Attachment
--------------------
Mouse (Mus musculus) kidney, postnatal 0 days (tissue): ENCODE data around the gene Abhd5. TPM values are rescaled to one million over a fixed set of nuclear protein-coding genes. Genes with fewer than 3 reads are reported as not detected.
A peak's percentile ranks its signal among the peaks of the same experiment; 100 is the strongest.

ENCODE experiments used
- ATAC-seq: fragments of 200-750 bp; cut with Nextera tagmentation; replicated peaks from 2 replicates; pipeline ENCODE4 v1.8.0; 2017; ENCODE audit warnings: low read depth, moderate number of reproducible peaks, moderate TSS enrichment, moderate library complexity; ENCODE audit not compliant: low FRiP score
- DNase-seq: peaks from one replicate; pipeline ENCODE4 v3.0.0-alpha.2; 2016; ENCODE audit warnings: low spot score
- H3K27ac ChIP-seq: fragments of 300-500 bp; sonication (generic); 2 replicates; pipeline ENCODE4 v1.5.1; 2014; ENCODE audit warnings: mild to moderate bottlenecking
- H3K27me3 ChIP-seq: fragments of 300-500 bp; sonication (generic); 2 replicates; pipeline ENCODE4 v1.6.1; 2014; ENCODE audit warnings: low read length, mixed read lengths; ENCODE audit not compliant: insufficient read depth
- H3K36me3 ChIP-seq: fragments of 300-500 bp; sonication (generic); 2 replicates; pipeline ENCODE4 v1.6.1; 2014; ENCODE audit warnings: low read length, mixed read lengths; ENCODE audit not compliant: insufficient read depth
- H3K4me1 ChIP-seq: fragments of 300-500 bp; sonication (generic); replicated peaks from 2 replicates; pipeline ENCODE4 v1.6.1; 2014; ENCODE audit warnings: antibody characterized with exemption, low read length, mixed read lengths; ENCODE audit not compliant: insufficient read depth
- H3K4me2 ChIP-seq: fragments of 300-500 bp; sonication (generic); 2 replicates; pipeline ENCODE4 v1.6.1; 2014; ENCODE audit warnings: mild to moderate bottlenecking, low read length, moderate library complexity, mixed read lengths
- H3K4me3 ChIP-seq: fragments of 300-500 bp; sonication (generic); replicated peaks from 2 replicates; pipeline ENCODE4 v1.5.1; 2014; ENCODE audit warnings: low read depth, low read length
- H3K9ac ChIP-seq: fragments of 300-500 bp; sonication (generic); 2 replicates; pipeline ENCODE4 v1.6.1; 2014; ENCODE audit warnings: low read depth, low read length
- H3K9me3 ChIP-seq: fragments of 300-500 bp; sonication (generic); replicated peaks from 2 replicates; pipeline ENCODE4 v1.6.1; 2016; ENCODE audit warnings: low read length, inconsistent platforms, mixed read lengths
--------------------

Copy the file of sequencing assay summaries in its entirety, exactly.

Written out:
Mouse (Mus musculus) kidney, postnatal 0 days (tissue): ENCODE data around the gene Abhd5. TPM values are rescaled to one million over a fixed set of nuclear protein-coding genes. Genes with fewer than 3 reads are reported as not detected.
A peak's percentile ranks its signal among the peaks of the same experiment; 100 is the strongest.

ENCODE experiments used
- ATAC-seq: fragments of 200-750 bp; cut with Nextera tagmentation; replicated peaks from 2 replicates; pipeline ENCODE4 v1.8.0; 2017; ENCODE audit warnings: low read depth, moderate number of reproducible peaks, moderate TSS enrichment, moderate library complexity; ENCODE audit not compliant: low FRiP score
- DNase-seq: peaks from one replicate; pipeline ENCODE4 v3.0.0-alpha.2; 2016; ENCODE audit warnings: low spot score
- H3K27ac ChIP-seq: fragments of 300-500 bp; sonication (generic); 2 replicates; pipeline ENCODE4 v1.5.1; 2014; ENCODE audit warnings: mild to moderate bottlenecking
- H3K27me3 ChIP-seq: fragments of 300-500 bp; sonication (generic); 2 replicates; pipeline ENCODE4 v1.6.1; 2014; ENCODE audit warnings: low read length, mixed read lengths; ENCODE audit not compliant: insufficient read depth
- H3K36me3 ChIP-seq: fragments of 300-500 bp; sonication (generic); 2 replicates; pipeline ENCODE4 v1.6.1; 2014; ENCODE audit warnings: low read length, mixed read lengths; ENCODE audit not compliant: insufficient read depth
- H3K4me1 ChIP-seq: fragments of 300-500 bp; sonication (generic); replicated peaks from 2 replicates; pipeline ENCODE4 v1.6.1; 2014; ENCODE audit warnings: antibody characterized with exemption, low read length, mixed read lengths; ENCODE audit not compliant: insufficient read depth
- H3K4me2 ChIP-seq: fragments of 300-500 bp; sonication (generic); 2 replicates; pipeline ENCODE4 v1.6.1; 2014; ENCODE audit warnings: mild to moderate bottlenecking, low read length, moderate library complexity, mixed read lengths
- H3K4me3 ChIP-seq: fragments of 300-500 bp; sonication (generic); replicated peaks from 2 replicates; pipeline ENCODE4 v1.5.1; 2014; ENCODE audit warnings: low read depth, low read length
- H3K9ac ChIP-seq: fragments of 300-500 bp; sonication (generic); 2 replicates; pipeline ENCODE4 v1.6.1; 2014; ENCODE audit warnings: low read depth, low read length
- H3K9me3 ChIP-seq: fragments of 300-500 bp; sonication (generic); replicated peaks from 2 replicates; pipeline ENCODE4 v1.6.1; 2016; ENCODE audit warnings: low read length, inconsistent platforms, mixed read lengths